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European Artistic Movements Have Strongly Influenced Me: Sen Shombit

On the back of his recent exhibition in Bangalore, Shombit spoke to EE about Gesturism Art, the influence of European artistic movements on his work and more.

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In the last 10 years Sen Shombit has exposed his Gesturism Art in different countries such as Japan, Italy, Austria, France, Canada and India. He has been selected to showcase his works in numerous famous French Salons (created by King Louis XIV inside the Carre de Louvre) in Paris such as Societie Nationale des Beaux Arts, Salon d’Automne and Salon des Art Capital.

On the back of his recent exhibition in Bangalore, Shombit spoke to EE about Gesturism Art, the influence of European artistic movements on his work and more:

Excerpts:

Tell us about your recent exhibition which was held in January in Bangalore?

After presenting my work to art lovers who have come to the different French salons that have selected my work, and to different galleries in France, Italy, Japan, Canada, Austria and India, I am very happy that Ms Renu George has graciously invited me to exhibit in her Gallery Time and Space. This will be my first exhibition in Bangalore.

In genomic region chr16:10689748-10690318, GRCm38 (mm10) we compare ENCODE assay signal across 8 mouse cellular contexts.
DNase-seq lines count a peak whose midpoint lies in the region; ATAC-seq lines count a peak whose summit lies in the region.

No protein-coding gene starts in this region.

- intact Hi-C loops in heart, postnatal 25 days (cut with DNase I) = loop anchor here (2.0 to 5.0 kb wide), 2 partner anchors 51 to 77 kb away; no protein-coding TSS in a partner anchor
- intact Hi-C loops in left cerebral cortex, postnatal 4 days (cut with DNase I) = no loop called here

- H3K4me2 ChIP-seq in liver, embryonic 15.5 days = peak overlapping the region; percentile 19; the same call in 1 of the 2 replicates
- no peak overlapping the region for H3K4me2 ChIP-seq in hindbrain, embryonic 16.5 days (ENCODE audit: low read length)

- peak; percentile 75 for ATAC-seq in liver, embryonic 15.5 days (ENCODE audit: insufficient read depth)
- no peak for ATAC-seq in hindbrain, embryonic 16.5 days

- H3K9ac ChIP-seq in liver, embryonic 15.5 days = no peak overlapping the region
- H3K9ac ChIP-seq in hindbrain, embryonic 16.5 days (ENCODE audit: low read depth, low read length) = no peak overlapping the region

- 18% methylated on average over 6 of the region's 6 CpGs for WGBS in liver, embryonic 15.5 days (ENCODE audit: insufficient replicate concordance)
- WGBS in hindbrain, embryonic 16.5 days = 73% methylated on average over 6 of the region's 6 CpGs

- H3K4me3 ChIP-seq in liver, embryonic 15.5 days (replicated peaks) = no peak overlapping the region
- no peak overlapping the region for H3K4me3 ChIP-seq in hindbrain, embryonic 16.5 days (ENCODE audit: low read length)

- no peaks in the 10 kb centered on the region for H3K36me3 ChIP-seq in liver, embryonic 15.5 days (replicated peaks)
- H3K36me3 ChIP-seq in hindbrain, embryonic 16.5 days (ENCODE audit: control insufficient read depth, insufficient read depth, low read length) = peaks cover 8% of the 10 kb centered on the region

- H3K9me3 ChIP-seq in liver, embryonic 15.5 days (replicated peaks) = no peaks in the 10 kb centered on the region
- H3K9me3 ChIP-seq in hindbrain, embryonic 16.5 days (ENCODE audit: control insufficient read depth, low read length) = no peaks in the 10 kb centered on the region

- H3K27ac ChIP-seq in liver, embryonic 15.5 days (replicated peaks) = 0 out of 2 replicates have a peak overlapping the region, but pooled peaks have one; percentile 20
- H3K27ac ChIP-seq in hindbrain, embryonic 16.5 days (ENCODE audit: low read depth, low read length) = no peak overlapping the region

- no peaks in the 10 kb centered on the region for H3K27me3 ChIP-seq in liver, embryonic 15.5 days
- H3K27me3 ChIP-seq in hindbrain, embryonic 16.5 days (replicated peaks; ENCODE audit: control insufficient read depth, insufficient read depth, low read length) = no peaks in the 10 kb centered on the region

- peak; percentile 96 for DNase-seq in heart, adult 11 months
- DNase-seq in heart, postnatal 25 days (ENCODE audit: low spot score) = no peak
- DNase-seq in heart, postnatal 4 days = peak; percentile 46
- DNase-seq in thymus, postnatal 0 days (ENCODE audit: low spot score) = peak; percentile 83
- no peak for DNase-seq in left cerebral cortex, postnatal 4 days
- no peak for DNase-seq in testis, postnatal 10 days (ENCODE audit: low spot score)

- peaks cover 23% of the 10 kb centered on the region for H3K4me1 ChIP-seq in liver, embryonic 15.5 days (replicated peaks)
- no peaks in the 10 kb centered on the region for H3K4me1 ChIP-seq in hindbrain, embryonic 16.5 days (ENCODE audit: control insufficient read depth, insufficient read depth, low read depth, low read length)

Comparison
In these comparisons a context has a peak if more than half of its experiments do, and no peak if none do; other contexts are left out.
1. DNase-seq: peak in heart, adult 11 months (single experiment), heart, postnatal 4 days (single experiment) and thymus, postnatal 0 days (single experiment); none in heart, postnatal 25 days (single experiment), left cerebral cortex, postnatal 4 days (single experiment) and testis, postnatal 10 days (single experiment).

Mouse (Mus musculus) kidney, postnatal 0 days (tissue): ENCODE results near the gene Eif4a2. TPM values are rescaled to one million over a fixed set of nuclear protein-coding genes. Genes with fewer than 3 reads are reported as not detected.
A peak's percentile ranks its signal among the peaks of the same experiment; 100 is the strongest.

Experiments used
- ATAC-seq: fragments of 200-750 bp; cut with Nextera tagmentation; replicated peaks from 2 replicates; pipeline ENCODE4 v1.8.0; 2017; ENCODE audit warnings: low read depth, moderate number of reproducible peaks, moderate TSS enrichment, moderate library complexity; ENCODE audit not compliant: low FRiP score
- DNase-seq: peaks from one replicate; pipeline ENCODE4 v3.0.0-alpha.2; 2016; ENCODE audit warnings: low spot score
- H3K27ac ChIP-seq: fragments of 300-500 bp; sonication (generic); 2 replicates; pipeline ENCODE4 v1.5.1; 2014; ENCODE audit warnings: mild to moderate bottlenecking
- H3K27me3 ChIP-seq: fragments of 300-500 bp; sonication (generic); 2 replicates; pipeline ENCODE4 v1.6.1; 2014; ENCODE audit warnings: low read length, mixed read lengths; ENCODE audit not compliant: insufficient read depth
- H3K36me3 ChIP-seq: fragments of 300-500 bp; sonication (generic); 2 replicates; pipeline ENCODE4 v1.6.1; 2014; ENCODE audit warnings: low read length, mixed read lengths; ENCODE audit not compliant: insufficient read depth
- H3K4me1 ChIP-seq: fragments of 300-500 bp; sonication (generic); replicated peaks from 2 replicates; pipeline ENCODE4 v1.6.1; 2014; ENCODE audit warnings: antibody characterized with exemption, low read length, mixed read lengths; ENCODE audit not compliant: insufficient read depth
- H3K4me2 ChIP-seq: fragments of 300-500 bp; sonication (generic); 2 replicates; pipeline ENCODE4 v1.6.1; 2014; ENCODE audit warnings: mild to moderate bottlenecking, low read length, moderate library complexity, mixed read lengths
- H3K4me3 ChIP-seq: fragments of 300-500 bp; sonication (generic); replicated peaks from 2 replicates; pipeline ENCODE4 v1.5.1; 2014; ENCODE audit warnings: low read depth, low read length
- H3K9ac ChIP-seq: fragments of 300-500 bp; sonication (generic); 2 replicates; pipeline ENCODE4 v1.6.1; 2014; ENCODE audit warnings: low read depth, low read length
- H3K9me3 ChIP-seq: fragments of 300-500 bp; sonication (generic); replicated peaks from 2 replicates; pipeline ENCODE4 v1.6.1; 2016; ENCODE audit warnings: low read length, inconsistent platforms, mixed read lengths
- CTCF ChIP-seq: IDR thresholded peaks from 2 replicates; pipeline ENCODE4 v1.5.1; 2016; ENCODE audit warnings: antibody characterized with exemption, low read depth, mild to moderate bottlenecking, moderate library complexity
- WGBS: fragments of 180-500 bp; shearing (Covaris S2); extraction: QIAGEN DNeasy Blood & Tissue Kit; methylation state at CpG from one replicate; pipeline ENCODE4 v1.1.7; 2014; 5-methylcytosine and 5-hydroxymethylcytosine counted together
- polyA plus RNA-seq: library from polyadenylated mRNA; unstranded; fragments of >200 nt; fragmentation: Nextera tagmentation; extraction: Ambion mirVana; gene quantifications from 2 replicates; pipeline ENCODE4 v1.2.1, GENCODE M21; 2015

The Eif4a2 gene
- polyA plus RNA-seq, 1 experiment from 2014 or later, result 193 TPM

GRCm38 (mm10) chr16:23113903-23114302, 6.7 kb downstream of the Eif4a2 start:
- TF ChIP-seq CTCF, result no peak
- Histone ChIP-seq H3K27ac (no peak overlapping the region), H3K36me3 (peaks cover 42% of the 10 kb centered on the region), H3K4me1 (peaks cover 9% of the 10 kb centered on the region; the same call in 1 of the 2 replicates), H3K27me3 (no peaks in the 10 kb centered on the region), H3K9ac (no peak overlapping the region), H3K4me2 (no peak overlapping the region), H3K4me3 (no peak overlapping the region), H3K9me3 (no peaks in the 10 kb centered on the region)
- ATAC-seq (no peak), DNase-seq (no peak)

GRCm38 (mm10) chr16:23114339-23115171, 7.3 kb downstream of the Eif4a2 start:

My paintings for this exhibition bring forth the emotional connect I find that woman have with different creatures living in wild abandon in our eco-system. It’s a link that’s totally natural, a romantic liaison that’s secretive, emulative and stews with irreverent dynamism.

Women have the power and ability to radically change their emotion within an instant from affectionately breast feeding a child to joining her companion for a sexual adventure of pure passion. Animals living around us, whether tamed or untamed, have a nonchalant attitude of not caring what others think, they just follow their instinct.  

Through my Gesturism Art strokes, I pay homage to our magnificent women who in league with the earth’s creatures, struggle quite naturally to nurture us and our environment for a beautiful tomorrow. I believe women are in love with nature’s creatures, they identify with the amorous feelings of different beings. I really admire the spirited initiative and resourcefulness women have to willingly want to take possession of our eco-system, that biological community of interacting organisms and the physical environment we live in.

My inner desire is for unlimited valuation growth of the collector’s collection when collectors buy my paintings.

What was the inspiration behind your Gesturism art movement?

European artistic movements have strongly influenced me right from when I arrived in France in 1973. I have since imbibed the creative discipline of art in France. Having immersed myself totally into Western European, particularly French, art movements which were at the root of modern art, I have understood that it is important for a painter to have his own ideological anchor to visually his new artistic vision.